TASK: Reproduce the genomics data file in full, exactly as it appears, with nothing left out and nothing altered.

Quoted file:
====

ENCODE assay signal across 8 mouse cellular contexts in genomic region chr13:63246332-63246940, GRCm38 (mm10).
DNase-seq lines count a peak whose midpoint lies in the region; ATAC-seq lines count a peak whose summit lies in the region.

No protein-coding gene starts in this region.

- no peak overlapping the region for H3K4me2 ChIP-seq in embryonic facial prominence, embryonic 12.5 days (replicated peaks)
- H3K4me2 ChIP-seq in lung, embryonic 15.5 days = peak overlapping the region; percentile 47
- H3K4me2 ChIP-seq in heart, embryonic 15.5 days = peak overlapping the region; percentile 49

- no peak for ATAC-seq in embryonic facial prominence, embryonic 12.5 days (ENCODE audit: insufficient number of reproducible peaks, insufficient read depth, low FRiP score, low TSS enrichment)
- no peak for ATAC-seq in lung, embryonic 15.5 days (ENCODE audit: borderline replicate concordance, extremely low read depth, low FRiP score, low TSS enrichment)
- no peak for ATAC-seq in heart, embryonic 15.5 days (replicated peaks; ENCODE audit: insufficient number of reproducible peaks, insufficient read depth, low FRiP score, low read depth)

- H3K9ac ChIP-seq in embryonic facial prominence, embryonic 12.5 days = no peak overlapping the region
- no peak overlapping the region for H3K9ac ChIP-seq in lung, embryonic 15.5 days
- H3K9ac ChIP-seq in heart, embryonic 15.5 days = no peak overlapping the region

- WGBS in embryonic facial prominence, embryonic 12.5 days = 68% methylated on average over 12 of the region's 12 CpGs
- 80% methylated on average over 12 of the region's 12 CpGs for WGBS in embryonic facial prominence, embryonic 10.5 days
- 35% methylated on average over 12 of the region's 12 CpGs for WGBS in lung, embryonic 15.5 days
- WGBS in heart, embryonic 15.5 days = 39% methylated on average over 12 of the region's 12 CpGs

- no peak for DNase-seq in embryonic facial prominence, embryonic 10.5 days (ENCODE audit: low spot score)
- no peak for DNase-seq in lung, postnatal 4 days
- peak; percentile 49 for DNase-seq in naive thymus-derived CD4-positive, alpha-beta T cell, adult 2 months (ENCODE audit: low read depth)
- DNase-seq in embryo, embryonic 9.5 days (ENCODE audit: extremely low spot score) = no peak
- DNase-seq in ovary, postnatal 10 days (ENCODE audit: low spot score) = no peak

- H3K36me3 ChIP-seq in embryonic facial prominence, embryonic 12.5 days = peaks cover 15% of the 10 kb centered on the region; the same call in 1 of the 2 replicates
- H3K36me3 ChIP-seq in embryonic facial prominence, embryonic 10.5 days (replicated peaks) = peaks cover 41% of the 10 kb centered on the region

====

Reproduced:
ENCODE assay signal across 8 mouse cellular contexts in genomic region chr13:63246332-63246940, GRCm38 (mm10).
DNase-seq lines count a peak whose midpoint lies in the region; ATAC-seq lines count a peak whose summit lies in the region.

No protein-coding gene starts in this region.

- no peak overlapping the region for H3K4me2 ChIP-seq in embryonic facial prominence, embryonic 12.5 days (replicated peaks)
- H3K4me2 ChIP-seq in lung, embryonic 15.5 days = peak overlapping the region; percentile 47
- H3K4me2 ChIP-seq in heart, embryonic 15.5 days = peak overlapping the region; percentile 49

- no peak for ATAC-seq in embryonic facial prominence, embryonic 12.5 days (ENCODE audit: insufficient number of reproducible peaks, insufficient read depth, low FRiP score, low TSS enrichment)
- no peak for ATAC-seq in lung, embryonic 15.5 days (ENCODE audit: borderline replicate concordance, extremely low read depth, low FRiP score, low TSS enrichment)
- no peak for ATAC-seq in heart, embryonic 15.5 days (replicated peaks; ENCODE audit: insufficient number of reproducible peaks, insufficient read depth, low FRiP score, low read depth)

- H3K9ac ChIP-seq in embryonic facial prominence, embryonic 12.5 days = no peak overlapping the region
- no peak overlapping the region for H3K9ac ChIP-seq in lung, embryonic 15.5 days
- H3K9ac ChIP-seq in heart, embryonic 15.5 days = no peak overlapping the region

- WGBS in embryonic facial prominence, embryonic 12.5 days = 68% methylated on average over 12 of the region's 12 CpGs
- 80% methylated on average over 12 of the region's 12 CpGs for WGBS in embryonic facial prominence, embryonic 10.5 days
- 35% methylated on average over 12 of the region's 12 CpGs for WGBS in lung, embryonic 15.5 days
- WGBS in heart, embryonic 15.5 days = 39% methylated on average over 12 of the region's 12 CpGs

- no peak for DNase-seq in embryonic facial prominence, embryonic 10.5 days (ENCODE audit: low spot score)
- no peak for DNase-seq in lung, postnatal 4 days
- peak; percentile 49 for DNase-seq in naive thymus-derived CD4-positive, alpha-beta T cell, adult 2 months (ENCODE audit: low read depth)
- DNase-seq in embryo, embryonic 9.5 days (ENCODE audit: extremely low spot score) = no peak
- DNase-seq in ovary, postnatal 10 days (ENCODE audit: low spot score) = no peak

- H3K36me3 ChIP-seq in embryonic facial prominence, embryonic 12.5 days = peaks cover 15% of the 10 kb centered on the region; the same call in 1 of the 2 replicates
- H3K36me3 ChIP-seq in embryonic facial prominence, embryonic 10.5 days (replicated peaks) = peaks cover 41% of the 10 kb centered on the region